Hay is concerned, however, that more sustainable approaches to transport issues are being held at arms length because of delays in key policy reviews – such as the Scottish Government’s road maintenance review, which won’t report until June. “We really need a review of the national transport plan,” says Hay; “it’s long overdue, and it’s been put on the back burner. In fact, there are a number of reports at a national level that could do with being refreshed, especially when you’ve got the policies and performance review saying that we need to reduce carbon. We really need to make sure that what we’re saying at the national level is joined up, so we need to look at all of these documents at a national level, and at the moment the government doesn’t seem to be wishing to review them. I think it’s time that they did.” The provision of bus services offers an example of the kind of disjointed transport policy environment that Hay alleges exists. Bus services have come to the boil just in time to become a key battleground in this year’s local elections; at the beginning of April, FirstGroup – Scotland’s largest public transport operator – announced that it was closing a major depot at Musselburgh, shedding 200 jobs and threatening services to isolated communities in rural East Lothian and Midlothian. The towns of Ormiston, Pencaitland, Whitecraig and Elphinstone in East Lothian, and Cousland, Millerhill and Newton Village in Midlothian would be cut off from any public transport provision entirely. FirstGroup – which made a profit before tax of £127.2m in 2011 – cited as its reasons rising petrol prices, the overall economic climate, and a 20 per cent cut to the Scottish Government’s Bus Service Operators’ Grants, which drew condemnation from across local authority boundaries and party lines at the end of March.
How FirstGroup’s retreat will affect the individual commuter at the bus shelter depends on where that person lives. In East Lothian, travellers can expect no interruption to their service at all, after their local council announced – just a day after FirstGroup revealed its plans – that a new publicly owned bus operator would step into the breach. Officials from East Lothian Council have held talks with Transport Secretary Keith Brown, with the possibility that the new company, which would serve just 95,000 customers, could receive a service grant from the Scottish Government.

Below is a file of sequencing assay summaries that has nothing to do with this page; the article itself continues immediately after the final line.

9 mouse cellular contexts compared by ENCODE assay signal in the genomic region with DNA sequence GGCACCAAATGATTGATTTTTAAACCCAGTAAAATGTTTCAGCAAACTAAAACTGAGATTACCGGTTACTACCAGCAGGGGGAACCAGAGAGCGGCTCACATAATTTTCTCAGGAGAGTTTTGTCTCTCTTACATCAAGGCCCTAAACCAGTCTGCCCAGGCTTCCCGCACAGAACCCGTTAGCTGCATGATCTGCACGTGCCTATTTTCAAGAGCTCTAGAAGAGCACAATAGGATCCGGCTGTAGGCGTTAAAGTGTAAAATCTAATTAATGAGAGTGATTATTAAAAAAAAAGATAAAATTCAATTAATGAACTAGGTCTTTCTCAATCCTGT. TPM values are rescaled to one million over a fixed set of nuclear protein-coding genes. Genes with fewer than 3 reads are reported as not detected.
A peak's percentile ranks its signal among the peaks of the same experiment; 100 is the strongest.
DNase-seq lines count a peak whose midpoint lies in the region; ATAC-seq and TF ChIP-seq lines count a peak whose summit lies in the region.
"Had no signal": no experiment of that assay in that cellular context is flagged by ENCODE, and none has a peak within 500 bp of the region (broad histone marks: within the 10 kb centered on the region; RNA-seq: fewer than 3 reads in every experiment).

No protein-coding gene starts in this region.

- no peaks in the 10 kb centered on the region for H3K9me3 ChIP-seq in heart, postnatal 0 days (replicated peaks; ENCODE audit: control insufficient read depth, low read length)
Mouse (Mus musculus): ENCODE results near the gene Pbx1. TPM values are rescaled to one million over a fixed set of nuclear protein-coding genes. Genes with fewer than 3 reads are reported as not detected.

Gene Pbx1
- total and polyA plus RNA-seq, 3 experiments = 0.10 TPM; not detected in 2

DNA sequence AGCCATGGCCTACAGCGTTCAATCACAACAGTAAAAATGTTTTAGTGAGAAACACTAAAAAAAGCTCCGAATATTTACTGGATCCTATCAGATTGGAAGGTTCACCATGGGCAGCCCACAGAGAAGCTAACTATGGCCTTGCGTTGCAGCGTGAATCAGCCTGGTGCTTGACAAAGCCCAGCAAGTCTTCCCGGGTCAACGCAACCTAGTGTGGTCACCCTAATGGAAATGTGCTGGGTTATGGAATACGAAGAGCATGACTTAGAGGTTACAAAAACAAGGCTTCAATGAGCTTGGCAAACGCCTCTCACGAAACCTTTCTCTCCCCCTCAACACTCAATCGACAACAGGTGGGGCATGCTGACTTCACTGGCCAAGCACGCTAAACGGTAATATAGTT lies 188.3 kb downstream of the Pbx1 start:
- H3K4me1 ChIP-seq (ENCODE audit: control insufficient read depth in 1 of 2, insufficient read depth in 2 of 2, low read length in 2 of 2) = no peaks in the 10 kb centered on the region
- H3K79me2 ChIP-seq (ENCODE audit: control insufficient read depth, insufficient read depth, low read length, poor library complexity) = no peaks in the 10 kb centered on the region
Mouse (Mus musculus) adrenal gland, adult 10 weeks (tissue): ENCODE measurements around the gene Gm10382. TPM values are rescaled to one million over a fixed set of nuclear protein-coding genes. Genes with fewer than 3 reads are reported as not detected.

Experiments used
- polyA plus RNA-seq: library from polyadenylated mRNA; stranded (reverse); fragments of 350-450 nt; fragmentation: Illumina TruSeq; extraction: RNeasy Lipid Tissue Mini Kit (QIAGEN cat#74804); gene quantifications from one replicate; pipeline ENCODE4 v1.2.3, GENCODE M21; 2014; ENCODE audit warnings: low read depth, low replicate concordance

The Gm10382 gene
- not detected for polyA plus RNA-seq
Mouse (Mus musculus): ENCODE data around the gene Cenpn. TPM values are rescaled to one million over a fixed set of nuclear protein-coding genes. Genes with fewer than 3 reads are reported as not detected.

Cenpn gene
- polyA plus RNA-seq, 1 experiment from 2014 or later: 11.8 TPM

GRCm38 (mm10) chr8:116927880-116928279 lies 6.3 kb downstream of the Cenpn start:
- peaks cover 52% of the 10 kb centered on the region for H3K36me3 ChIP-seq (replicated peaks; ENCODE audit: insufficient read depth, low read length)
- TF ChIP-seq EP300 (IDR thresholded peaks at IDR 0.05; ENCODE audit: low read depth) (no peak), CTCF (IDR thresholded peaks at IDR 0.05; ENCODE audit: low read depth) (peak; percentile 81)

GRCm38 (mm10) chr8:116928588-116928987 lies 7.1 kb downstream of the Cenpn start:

Presented with the same set of problems, neighbouring Midlothian council have arrived at an entirely different set of conclusions. The routes that FirstGroup will be withdrawing from in the next four to 12 weeks in Midlothian won’t be picked up by a council-backed bus operator: a spokesman says that the local authority don’t see that as a cost-effective solution, and that setting up a replacement service to all affected areas within that timescale would be impossible. The council claims it would also be open to a legal challenge if any private operator subsequently wanted to set up a service on a publicly run route, as the state subsidies cannot be used in a manner that undermines competition.
Midlothian Council has instead entered into talks with local privately run bus operators about replacing FirstGroup on affected routes, and is awaiting a response from potential partners.
In even more remote areas of Scotland, forming sustainable transport policy will mean addressing the lack of infrastructure and public transport service in innovative ways. According to Hay, in parts of rural Scotland, particularly along the West coast, there simply is no transport provision if you don’t own a car. With that situation likely to endure in the short term, providing other incentives for businesses and individuals to remain in local communities is essential. That means tackling rural broadband, Hay says. “I could go and make a cup of tea in the time it takes for me to get online, and it’s just not acceptable, especially if you are looking to bring business and keep people in the rural areas and give them an equality of opportunity. In some parts of Argyll we still have the ADSL dial up; it’s just ridiculous.
“Even if you want to order a ticket – as simple as that – it will take you forever, and at the minute it’s a possibility that not too far from where I am, one of the ticket offices is going to close. You won’t be able to buy a ticket locally in the whole of mid-Argyll, you’ll have to either use your computer or go to Campbeltown. How are elderly people going to do that? How are tourists going to manage? We need quick high speed broadband, not only for connecting people but to keep people there and preserve jobs.”